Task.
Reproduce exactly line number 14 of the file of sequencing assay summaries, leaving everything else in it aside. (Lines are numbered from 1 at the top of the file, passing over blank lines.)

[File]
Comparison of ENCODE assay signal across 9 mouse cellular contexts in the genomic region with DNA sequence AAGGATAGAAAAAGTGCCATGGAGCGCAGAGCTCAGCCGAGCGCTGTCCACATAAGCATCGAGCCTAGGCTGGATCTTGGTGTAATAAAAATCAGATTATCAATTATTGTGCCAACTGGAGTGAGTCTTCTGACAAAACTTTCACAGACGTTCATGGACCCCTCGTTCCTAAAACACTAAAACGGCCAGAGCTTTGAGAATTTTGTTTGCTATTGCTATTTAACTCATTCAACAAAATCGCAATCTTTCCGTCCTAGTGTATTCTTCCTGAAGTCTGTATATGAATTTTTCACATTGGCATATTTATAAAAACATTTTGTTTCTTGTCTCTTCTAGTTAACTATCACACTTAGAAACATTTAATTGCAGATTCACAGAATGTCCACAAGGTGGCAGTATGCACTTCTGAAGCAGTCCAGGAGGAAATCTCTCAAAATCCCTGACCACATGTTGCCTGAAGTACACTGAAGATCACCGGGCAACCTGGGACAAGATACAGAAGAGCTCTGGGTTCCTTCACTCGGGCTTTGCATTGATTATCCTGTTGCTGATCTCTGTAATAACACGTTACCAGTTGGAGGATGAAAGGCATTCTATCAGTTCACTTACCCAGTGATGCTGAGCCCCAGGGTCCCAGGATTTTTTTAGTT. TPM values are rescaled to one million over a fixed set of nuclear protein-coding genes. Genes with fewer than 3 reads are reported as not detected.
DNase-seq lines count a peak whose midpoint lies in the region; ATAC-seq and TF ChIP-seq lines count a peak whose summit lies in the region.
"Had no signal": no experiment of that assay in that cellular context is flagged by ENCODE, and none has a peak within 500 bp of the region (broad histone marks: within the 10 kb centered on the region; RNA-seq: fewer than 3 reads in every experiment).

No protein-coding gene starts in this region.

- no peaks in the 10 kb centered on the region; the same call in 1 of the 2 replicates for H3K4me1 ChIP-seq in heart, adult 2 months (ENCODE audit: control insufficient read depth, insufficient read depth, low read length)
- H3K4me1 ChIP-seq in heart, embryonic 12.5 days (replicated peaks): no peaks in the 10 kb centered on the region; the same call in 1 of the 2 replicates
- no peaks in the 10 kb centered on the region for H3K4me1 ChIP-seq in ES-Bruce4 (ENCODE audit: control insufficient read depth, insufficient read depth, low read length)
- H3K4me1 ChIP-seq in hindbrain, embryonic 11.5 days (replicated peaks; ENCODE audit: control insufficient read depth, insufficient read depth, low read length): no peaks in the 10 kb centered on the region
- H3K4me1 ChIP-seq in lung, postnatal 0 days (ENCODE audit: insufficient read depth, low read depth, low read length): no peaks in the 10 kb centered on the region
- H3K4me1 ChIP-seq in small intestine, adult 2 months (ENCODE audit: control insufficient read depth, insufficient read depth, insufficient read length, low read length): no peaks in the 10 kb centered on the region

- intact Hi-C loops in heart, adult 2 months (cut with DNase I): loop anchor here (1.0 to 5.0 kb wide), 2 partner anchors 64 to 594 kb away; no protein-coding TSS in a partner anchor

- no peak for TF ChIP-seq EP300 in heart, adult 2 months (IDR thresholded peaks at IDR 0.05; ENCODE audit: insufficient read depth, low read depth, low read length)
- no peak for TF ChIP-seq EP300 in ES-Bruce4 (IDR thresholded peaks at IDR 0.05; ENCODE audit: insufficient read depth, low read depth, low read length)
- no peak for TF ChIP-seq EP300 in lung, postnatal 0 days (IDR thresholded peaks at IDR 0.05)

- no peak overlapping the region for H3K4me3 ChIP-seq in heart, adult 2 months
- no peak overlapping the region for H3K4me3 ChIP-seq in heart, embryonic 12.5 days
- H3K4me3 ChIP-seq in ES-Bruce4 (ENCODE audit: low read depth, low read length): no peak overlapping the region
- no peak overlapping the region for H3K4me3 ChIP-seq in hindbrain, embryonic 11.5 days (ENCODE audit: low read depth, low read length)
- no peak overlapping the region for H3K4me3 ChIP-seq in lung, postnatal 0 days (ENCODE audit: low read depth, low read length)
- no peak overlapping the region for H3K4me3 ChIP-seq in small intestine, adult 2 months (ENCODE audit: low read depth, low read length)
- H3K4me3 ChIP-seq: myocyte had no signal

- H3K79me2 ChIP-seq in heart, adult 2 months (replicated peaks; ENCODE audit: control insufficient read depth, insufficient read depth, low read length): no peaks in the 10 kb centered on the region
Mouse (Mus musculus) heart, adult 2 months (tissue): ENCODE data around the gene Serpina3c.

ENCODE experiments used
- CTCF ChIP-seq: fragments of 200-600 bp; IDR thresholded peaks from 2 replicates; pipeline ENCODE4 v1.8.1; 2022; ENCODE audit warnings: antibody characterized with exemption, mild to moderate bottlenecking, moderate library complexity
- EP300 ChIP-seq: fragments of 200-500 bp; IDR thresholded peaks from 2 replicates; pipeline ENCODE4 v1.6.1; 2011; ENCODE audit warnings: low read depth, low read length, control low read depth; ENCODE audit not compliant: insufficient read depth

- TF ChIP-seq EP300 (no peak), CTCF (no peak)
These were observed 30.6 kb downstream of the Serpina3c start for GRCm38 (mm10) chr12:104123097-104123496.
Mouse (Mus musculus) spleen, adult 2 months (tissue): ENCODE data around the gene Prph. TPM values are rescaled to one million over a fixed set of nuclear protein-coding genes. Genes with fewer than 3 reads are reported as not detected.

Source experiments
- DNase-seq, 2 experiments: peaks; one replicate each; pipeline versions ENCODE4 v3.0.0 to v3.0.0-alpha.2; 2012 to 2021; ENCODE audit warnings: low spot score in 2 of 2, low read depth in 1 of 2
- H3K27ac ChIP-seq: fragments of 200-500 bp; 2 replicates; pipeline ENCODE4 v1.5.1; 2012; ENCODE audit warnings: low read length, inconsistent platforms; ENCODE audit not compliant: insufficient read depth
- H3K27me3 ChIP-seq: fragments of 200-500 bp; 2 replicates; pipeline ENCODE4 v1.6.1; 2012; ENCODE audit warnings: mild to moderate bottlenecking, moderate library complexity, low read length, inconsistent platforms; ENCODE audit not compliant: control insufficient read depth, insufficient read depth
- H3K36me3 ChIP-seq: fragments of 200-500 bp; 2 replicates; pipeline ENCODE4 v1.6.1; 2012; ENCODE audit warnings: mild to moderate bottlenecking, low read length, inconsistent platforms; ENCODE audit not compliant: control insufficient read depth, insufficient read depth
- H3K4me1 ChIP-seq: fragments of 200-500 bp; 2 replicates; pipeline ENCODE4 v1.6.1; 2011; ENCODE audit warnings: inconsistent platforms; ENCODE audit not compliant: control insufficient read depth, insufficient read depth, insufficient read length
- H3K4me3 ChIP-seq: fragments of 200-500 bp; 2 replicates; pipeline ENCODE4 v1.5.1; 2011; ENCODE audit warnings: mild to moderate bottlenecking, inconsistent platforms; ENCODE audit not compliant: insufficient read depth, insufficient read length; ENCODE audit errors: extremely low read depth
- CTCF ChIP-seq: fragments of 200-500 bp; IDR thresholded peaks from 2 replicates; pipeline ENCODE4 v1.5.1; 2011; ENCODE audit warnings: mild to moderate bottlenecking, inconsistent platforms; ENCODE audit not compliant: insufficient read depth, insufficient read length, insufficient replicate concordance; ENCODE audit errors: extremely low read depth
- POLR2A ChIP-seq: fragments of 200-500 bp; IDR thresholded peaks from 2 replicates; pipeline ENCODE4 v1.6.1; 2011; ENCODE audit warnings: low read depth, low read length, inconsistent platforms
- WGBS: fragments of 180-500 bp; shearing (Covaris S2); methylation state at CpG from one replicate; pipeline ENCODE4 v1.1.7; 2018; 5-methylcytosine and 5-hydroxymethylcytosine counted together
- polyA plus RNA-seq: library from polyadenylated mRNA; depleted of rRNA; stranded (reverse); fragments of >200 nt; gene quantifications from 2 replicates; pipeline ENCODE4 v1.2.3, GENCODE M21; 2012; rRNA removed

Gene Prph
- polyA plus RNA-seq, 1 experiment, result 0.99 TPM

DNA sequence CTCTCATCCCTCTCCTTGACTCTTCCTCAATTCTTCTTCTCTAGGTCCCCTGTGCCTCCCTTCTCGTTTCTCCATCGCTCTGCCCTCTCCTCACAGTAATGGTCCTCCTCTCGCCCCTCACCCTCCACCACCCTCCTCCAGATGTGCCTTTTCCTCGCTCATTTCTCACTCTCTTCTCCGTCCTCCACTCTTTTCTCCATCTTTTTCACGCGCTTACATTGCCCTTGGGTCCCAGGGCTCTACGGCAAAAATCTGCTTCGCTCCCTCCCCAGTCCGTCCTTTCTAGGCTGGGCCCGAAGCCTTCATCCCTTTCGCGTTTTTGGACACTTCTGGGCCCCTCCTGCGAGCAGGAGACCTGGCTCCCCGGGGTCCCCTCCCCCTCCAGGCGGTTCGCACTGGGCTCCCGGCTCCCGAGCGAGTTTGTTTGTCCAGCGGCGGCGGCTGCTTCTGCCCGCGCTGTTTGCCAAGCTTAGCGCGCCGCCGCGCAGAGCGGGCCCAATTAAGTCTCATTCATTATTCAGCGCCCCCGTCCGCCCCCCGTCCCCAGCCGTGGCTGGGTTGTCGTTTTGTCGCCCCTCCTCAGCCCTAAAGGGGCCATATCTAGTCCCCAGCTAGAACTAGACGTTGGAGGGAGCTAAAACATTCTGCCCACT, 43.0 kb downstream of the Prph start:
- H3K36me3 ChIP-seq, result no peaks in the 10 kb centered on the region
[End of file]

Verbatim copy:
- no peak for TF ChIP-seq EP300 in lung, postnatal 0 days (IDR thresholded peaks at IDR 0.05)